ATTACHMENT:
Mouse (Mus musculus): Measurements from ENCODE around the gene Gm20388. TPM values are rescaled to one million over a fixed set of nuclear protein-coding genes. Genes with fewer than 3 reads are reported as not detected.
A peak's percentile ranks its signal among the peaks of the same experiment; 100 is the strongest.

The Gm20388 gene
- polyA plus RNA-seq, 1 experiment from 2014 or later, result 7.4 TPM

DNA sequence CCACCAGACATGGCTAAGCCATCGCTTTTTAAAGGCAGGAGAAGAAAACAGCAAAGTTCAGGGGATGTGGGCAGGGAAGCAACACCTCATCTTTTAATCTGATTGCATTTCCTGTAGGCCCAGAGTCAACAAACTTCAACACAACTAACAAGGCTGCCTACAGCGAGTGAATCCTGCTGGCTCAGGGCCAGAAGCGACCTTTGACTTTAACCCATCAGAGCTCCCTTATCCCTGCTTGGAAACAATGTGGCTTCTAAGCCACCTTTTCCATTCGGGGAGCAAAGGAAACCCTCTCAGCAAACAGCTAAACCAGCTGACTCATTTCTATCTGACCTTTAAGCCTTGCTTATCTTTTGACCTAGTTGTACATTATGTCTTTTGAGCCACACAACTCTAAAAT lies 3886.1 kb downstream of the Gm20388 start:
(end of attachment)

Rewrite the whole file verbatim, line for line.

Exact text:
Mouse (Mus musculus): Measurements from ENCODE around the gene Gm20388. TPM values are rescaled to one million over a fixed set of nuclear protein-coding genes. Genes with fewer than 3 reads are reported as not detected.
A peak's percentile ranks its signal among the peaks of the same experiment; 100 is the strongest.

The Gm20388 gene
- polyA plus RNA-seq, 1 experiment from 2014 or later, result 7.4 TPM

DNA sequence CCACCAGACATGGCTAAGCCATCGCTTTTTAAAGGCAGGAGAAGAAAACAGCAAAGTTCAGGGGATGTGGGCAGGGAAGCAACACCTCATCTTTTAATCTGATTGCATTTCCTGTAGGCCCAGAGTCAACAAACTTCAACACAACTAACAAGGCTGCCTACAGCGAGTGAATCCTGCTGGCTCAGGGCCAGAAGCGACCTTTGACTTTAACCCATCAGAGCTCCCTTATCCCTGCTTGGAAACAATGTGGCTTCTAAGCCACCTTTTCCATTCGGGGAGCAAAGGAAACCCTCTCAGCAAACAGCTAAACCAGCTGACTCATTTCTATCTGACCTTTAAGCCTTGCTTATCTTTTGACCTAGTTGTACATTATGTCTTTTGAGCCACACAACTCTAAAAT lies 3886.1 kb downstream of the Gm20388 start: